Any Answers, BJP

Any Answers: Charlotte Cotton

Curator and author Charlotte Cotton is both an authority in contemporary photography and at its cutting edge; "pace combined with deep heritage is a pretty intoxicating combination", she tells BJP

Charlotte Cotton © Christian MacDonald

Charlotte Cotton © Christian MacDonald

The British curator spent 12 formative years working at the V&A. And in the 12 years since, she’s done the opposite, moving from post to post either side of the Atlantic, including senior directorial and curator positions at the Los Angeles County Museum of Art, the National Media Museum and ICP. She has written numerous books, including two notable surveys, The Photograph as Contemporary Art (2004) and Photography is Magic (2015). This article was first published in BJP’s April issue, available from www.thebjpshop.com

My first encounters with photography were through my parents, who are furniture historians and had a photo studio at home. I loved the precision and drama of the photo shoot, even when the subject was just a chair! My dad took me to see an exhibition of pre-Revolution Russian photography at Oxford’s MoMA when I was a teenager. This was when I fell in love with photography.

I look back at my years at the V&A as a time of incalculable learning. I learnt how to communicate, how to be helpful, to learn something from everyone I meet, and to treasure the sheer imaginative pleasure of having an archive of photography’s histories to delve into.

I can still remember where I was standing when I unpacked a donation to the V&A of Frederick Sommer prints. It was an utter delight scrutinising his dazzlingly detailed Arizona landscapes, knowing that this was the last time anyone would see these treasures in bright sunlight. Finding an unattributed Eugène Atget print in one of the hundreds of boxes of miscellaneous photographs in the museum’s storage was a red-letter day. Tea with Henri Cartier-Bresson and my lovely boss Mark Haworth-Booth isn’t something to forget, either.

The V&A was the cultural love of my life. I had at least two career rebound relationships after I left.

Pace combined with deep heritage is a pretty intoxicating combination. I kept going with short term alliances with organisations because of the possibilities that I see in places that are actively seeking change within the reanimation of their photographic programmes.

The biggest regret of my career so far is not particularly epic but I can see its impact.

When I can retrospectively see myself having come adrift, it’s where I haven’t held my self- confidence or haven’t listened to my internal logic. I hate the word ‘should’. I align its insistent influence with the mistakes I suspect I have made.

Nothing that I create is in isolation, everything involves collaboration. The key to successful collaboration is a willingness to share a vision with others. Trust your cohorts, and don’t be insecure that you are wavering your authorship by working with others.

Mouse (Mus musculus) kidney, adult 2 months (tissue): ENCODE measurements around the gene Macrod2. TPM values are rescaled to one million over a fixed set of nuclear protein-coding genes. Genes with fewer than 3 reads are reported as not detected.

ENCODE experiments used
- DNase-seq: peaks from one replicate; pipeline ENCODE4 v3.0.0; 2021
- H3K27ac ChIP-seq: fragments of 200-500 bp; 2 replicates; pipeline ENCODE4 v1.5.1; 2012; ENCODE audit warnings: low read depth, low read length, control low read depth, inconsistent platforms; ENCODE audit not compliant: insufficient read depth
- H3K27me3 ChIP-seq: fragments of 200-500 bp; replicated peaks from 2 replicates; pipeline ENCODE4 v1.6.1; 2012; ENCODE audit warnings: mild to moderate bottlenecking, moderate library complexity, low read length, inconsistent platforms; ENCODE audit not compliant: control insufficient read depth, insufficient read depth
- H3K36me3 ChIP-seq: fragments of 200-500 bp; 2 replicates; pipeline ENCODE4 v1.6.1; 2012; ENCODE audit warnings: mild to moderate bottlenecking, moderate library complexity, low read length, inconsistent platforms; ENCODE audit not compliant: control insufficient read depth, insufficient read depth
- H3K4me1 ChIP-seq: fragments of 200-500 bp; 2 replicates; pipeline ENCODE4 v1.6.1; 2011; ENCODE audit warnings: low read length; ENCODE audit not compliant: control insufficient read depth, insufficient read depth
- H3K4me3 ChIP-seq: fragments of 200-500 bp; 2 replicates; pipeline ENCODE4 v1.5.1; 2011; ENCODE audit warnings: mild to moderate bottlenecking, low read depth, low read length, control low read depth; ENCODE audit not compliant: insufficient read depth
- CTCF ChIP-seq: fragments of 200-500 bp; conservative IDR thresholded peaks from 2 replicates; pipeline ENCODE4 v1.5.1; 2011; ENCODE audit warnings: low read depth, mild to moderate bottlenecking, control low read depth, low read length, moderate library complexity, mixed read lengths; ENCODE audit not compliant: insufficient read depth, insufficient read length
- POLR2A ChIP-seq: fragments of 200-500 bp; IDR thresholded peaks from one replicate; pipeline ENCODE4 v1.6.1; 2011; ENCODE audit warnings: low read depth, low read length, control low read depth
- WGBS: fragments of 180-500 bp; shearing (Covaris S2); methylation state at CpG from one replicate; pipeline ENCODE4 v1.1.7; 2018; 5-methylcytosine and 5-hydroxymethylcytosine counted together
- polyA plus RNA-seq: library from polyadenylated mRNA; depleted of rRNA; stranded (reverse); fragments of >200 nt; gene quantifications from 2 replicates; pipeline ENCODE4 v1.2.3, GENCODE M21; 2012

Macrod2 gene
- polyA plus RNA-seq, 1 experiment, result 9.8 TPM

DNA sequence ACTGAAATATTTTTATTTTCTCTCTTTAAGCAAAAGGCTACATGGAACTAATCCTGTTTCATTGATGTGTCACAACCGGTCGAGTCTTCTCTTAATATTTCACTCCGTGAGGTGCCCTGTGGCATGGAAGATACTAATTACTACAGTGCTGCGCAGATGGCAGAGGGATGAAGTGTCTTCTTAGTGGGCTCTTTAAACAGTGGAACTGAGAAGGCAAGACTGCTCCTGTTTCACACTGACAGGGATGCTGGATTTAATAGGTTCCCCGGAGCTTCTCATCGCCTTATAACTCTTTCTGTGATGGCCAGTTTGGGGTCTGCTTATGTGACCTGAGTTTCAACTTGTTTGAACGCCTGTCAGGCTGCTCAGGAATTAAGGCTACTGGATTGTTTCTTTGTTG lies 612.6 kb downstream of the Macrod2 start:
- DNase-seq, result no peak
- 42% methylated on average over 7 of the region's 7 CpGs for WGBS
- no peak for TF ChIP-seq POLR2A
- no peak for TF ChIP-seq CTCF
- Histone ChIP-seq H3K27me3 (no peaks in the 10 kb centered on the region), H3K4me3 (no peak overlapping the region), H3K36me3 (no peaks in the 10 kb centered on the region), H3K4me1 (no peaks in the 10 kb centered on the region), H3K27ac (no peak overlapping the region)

As a woman in a field that isn’t overcrowded with my gender, I feel the responsibility to carry on being vocal and present. This is despite the personal complexities of communicating publicly at this troubling juncture in history. Some of my male friends are thinking through the pros and cons of carrying on with “business as usual” in their public speaking, writing and figure-heading of culture.

My favourite place in the world to go alone is the Oyster Bar at Grand Central Station. I try to make a visit every time I am in New York. The best place for me to be with friends is the Magic Castle in LA. It’s my place of wonder and escape.

The role of a curator is to “take care” of the cultural issue at hand. I don’t think the role is devalued by our present-day image environment, merely that the forms with which curatorial ideas manifest have many new factors to take into consideration. I’m propelled more than daunted by what this means for curatorial practices. Curating is the act of doing things for other human beings, creating a structure or form that focuses the attention of others in ways that enrich and enliven. I think everyone can curate.

My fascination for fashion photography goes back to my early years as a curator. There’s something very manageable and explicit within its social and aesthetic, only-100-year history that appeals to me. I keep coming back to curating fashion image-making because it’s a tightrope-like exercise to represent its cultural value in ways that are meaningful and truthful.

This year is bringing what I value the most, which is deep learning. I’m working with Lauren Bon at Metabolic Studio in LA as construction begins on Bending the River Back into the City, which will result in the cleaning of river water for free distribution to East LA public parks.

I’m looking forward to chairing a discussion with the board of the Woman’s Building in LA. It will be about the history and legacy of their naming of the women’s creative work.

This interview was first published in BJP’s April 2017 issue, which can be bought from www.thebjpshop.com